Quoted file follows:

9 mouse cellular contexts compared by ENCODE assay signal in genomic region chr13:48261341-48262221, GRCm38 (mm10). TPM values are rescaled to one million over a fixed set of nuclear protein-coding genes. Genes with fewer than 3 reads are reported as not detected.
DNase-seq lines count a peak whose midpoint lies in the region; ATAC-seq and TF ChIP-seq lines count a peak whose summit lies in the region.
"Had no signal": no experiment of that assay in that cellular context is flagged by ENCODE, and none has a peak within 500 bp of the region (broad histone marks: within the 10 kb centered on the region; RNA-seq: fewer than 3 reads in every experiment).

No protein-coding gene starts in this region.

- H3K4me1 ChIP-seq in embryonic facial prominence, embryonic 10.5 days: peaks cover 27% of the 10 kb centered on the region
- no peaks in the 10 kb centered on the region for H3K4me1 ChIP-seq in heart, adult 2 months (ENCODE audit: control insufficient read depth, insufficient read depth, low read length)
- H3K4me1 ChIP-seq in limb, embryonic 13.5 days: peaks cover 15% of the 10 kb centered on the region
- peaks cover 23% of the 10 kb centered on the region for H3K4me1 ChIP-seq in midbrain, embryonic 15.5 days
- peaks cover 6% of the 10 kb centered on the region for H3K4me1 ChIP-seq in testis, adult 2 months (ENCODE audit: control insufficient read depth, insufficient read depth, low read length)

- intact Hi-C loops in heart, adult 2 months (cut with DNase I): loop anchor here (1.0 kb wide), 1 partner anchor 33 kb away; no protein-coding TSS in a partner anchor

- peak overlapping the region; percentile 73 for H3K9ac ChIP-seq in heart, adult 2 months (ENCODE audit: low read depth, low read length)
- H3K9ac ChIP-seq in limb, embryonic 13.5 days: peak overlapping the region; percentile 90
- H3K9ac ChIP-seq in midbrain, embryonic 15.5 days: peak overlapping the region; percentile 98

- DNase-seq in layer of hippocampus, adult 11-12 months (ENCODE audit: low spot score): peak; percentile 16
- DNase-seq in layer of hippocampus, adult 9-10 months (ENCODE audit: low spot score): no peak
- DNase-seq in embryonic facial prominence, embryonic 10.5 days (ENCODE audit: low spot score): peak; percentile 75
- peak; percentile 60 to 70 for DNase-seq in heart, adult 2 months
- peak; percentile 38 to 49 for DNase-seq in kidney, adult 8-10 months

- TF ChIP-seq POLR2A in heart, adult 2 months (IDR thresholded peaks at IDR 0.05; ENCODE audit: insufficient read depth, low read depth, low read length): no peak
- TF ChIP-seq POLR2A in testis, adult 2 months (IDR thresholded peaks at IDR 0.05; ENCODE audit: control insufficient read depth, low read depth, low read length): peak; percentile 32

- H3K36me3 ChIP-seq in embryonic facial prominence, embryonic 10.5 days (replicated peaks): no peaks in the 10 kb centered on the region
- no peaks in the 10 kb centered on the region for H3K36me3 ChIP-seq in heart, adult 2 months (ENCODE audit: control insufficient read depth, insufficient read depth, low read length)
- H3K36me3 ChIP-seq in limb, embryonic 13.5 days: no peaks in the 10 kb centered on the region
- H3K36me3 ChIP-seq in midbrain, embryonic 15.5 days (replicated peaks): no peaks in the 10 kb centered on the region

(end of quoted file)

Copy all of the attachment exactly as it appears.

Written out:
9 mouse cellular contexts compared by ENCODE assay signal in genomic region chr13:48261341-48262221, GRCm38 (mm10). TPM values are rescaled to one million over a fixed set of nuclear protein-coding genes. Genes with fewer than 3 reads are reported as not detected.
DNase-seq lines count a peak whose midpoint lies in the region; ATAC-seq and TF ChIP-seq lines count a peak whose summit lies in the region.
"Had no signal": no experiment of that assay in that cellular context is flagged by ENCODE, and none has a peak within 500 bp of the region (broad histone marks: within the 10 kb centered on the region; RNA-seq: fewer than 3 reads in every experiment).

No protein-coding gene starts in this region.

- H3K4me1 ChIP-seq in embryonic facial prominence, embryonic 10.5 days: peaks cover 27% of the 10 kb centered on the region
- no peaks in the 10 kb centered on the region for H3K4me1 ChIP-seq in heart, adult 2 months (ENCODE audit: control insufficient read depth, insufficient read depth, low read length)
- H3K4me1 ChIP-seq in limb, embryonic 13.5 days: peaks cover 15% of the 10 kb centered on the region
- peaks cover 23% of the 10 kb centered on the region for H3K4me1 ChIP-seq in midbrain, embryonic 15.5 days
- peaks cover 6% of the 10 kb centered on the region for H3K4me1 ChIP-seq in testis, adult 2 months (ENCODE audit: control insufficient read depth, insufficient read depth, low read length)

- intact Hi-C loops in heart, adult 2 months (cut with DNase I): loop anchor here (1.0 kb wide), 1 partner anchor 33 kb away; no protein-coding TSS in a partner anchor

- peak overlapping the region; percentile 73 for H3K9ac ChIP-seq in heart, adult 2 months (ENCODE audit: low read depth, low read length)
- H3K9ac ChIP-seq in limb, embryonic 13.5 days: peak overlapping the region; percentile 90
- H3K9ac ChIP-seq in midbrain, embryonic 15.5 days: peak overlapping the region; percentile 98

- DNase-seq in layer of hippocampus, adult 11-12 months (ENCODE audit: low spot score): peak; percentile 16
- DNase-seq in layer of hippocampus, adult 9-10 months (ENCODE audit: low spot score): no peak
- DNase-seq in embryonic facial prominence, embryonic 10.5 days (ENCODE audit: low spot score): peak; percentile 75
- peak; percentile 60 to 70 for DNase-seq in heart, adult 2 months
- peak; percentile 38 to 49 for DNase-seq in kidney, adult 8-10 months

- TF ChIP-seq POLR2A in heart, adult 2 months (IDR thresholded peaks at IDR 0.05; ENCODE audit: insufficient read depth, low read depth, low read length): no peak
- TF ChIP-seq POLR2A in testis, adult 2 months (IDR thresholded peaks at IDR 0.05; ENCODE audit: control insufficient read depth, low read depth, low read length): peak; percentile 32

- H3K36me3 ChIP-seq in embryonic facial prominence, embryonic 10.5 days (replicated peaks): no peaks in the 10 kb centered on the region
- no peaks in the 10 kb centered on the region for H3K36me3 ChIP-seq in heart, adult 2 months (ENCODE audit: control insufficient read depth, insufficient read depth, low read length)
- H3K36me3 ChIP-seq in limb, embryonic 13.5 days: no peaks in the 10 kb centered on the region
- H3K36me3 ChIP-seq in midbrain, embryonic 15.5 days (replicated peaks): no peaks in the 10 kb centered on the region